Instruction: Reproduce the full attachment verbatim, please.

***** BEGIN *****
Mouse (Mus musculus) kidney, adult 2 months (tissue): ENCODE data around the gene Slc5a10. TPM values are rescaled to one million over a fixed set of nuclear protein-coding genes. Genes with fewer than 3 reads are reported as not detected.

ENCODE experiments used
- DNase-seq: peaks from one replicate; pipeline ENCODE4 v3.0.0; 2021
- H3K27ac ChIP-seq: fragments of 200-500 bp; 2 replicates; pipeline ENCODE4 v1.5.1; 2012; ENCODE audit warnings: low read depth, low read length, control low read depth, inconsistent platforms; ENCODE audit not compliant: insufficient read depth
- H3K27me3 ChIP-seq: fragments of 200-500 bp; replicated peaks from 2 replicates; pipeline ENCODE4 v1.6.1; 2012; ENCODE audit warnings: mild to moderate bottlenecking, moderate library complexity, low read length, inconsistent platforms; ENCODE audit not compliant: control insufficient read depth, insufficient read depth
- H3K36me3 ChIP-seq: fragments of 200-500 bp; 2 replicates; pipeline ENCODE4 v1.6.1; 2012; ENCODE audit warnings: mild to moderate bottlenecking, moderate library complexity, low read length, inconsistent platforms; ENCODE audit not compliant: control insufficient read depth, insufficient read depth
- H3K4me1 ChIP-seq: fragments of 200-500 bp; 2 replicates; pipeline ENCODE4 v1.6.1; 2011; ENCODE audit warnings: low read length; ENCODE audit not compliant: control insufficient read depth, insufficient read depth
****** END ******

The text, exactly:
Mouse (Mus musculus) kidney, adult 2 months (tissue): ENCODE data around the gene Slc5a10. TPM values are rescaled to one million over a fixed set of nuclear protein-coding genes. Genes with fewer than 3 reads are reported as not detected.

ENCODE experiments used
- DNase-seq: peaks from one replicate; pipeline ENCODE4 v3.0.0; 2021
- H3K27ac ChIP-seq: fragments of 200-500 bp; 2 replicates; pipeline ENCODE4 v1.5.1; 2012; ENCODE audit warnings: low read depth, low read length, control low read depth, inconsistent platforms; ENCODE audit not compliant: insufficient read depth
- H3K27me3 ChIP-seq: fragments of 200-500 bp; replicated peaks from 2 replicates; pipeline ENCODE4 v1.6.1; 2012; ENCODE audit warnings: mild to moderate bottlenecking, moderate library complexity, low read length, inconsistent platforms; ENCODE audit not compliant: control insufficient read depth, insufficient read depth
- H3K36me3 ChIP-seq: fragments of 200-500 bp; 2 replicates; pipeline ENCODE4 v1.6.1; 2012; ENCODE audit warnings: mild to moderate bottlenecking, moderate library complexity, low read length, inconsistent platforms; ENCODE audit not compliant: control insufficient read depth, insufficient read depth
- H3K4me1 ChIP-seq: fragments of 200-500 bp; 2 replicates; pipeline ENCODE4 v1.6.1; 2011; ENCODE audit warnings: low read length; ENCODE audit not compliant: control insufficient read depth, insufficient read depth